Matt Gaetz, who is definitely not a sex criminal, cost Venmo $ 900 as an accused sex trafficker

Florida man (Congress) Matt Gaetz has not been charged with a crime, but it appears after last week’s explosive New York Times report alleging the Department of Justice investigated the MAGA megastar for underage sex trafficking more and more likely that it will only be a question of time. With every drop of new detail regarding Gaetz’s alleged solicitation of very young (and possibly in some cases minors) women, an overarching topic slowly emerges: If Matt Gaetz is indeed a sex criminal, he’s an amazingly stupid one.

Take, for example, The Daily Beast’s latest look at Gaetz’s financial dealings with self-proclaimed “wingman” Joel Greenberg, the Florida county tax collector, who has actually been indicted – and ready to take on a plea deal – on dozens of charges, including sex trafficking. The federal investigation into Greenberg has primarily drawn the DOJ’s attention to Gaetz.

According to The Beast, Gaetz Venmo transferred a total of $ 900 to Greenberg in May 2018 through two separate transactions, the first of which was referred to as a “test” in the app’s memo field. After Gaetz apparently found this test successful, Gaetz’s second payment to Greenberg contained the message “hit up ___” in which the blank was actually filled with the nickname of a woman who had turned 18 a few months earlier. (The Daily Beast edited the name.)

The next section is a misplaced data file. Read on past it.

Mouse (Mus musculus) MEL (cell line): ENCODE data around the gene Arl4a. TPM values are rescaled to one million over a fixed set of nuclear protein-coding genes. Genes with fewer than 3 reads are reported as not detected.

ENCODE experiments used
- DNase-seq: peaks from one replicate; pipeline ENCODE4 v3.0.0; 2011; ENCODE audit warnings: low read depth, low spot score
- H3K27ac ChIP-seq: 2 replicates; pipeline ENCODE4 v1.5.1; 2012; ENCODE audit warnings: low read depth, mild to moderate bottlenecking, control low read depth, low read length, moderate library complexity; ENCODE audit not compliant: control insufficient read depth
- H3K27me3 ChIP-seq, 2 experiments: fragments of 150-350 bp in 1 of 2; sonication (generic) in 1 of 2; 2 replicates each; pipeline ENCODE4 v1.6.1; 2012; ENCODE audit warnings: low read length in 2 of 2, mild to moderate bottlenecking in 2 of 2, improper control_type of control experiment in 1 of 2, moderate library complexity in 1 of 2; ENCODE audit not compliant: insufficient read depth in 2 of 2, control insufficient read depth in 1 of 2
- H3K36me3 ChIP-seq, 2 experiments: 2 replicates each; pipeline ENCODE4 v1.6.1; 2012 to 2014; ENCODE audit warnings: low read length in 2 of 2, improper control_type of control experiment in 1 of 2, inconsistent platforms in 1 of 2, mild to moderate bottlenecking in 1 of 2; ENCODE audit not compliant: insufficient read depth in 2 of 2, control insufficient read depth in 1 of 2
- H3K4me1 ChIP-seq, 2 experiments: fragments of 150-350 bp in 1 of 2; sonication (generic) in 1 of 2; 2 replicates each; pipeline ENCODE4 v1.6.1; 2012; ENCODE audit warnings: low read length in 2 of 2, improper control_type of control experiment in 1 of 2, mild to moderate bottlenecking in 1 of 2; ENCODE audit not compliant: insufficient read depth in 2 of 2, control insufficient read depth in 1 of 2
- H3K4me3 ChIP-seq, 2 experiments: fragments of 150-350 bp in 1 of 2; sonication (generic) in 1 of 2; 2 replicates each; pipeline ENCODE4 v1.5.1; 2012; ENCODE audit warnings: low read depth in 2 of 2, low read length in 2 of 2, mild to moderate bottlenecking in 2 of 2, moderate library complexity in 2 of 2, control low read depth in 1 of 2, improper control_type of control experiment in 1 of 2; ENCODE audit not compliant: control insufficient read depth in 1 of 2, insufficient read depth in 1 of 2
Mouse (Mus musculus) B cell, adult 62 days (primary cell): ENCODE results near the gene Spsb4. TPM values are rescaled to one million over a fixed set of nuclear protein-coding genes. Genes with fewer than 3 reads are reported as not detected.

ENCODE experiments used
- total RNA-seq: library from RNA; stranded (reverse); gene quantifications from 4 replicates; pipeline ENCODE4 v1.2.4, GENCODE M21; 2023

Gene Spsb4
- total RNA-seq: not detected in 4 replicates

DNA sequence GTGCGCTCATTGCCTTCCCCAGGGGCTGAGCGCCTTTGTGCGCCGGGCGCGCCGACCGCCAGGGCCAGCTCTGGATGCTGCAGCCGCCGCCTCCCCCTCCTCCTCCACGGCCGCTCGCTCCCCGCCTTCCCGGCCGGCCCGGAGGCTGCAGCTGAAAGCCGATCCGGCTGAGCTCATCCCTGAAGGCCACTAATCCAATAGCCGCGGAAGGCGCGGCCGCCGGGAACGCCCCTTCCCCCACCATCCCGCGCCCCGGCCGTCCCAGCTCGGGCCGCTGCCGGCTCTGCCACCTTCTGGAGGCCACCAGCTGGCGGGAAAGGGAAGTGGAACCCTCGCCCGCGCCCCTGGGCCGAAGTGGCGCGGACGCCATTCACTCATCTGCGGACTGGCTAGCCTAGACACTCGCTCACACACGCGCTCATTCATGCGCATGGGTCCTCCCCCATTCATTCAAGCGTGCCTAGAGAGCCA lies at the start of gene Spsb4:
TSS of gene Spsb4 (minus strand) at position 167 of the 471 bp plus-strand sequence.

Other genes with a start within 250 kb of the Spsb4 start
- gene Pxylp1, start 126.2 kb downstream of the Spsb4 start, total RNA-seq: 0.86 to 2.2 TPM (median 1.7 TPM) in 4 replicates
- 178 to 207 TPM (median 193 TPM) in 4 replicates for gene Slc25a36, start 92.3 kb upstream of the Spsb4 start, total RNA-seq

The decisive factor is that Greenberg Venmo provided three young women – including the one mentioned by Gaetz – with a total of 900 US dollars the next morning. Greenberg described the transactions in the app’s memo area as “class”, “school” and “school”.


Greenberg’s “suspiciously altruistic” payments to the young women follow a general pattern established around Gaetz and his staff, as outlined in several reports alleging that Congressman Greenberg and at least one other Florida political establishment have regular sex workers inquired and paid – as Gaetz claimed in his carefully formulated rejection of allegations of sexual intercourse with minors and the first-time use of prostitutes – for the hotels, meals and similar expenses of the women.

It’s worth noting that Gaetz’s instruction to “beat up” a barely legal teenager in a public financial transaction with someone about to accept a sex trafficking plea is eerily similar to the sex scandal that temporarily derails a politician’s career -talkshow-juggernaut Jerry Springer almost half a century ago. Springer, then Cincinnati City Councilor, resigned abruptly after admitting he used a personal check to pay for sex in 1973 and 1974. Spiringer, however, had common sense not to write “this check is for sex crimes” to the US memo line – a bit of discretion that Gaetz apparently decided not to use.

“I suspect that someone is trying to classify my generosity towards ex-girlfriends as something more unpleasant,” emphasized Gaetz when the news of the Justice Ministry’s investigation was first published.

Maybe. But if that is the case, why is his generosity apparently washed up by a man on the verge of admitting sex crimes directed against a woman who is literally half the age of Gaetz?

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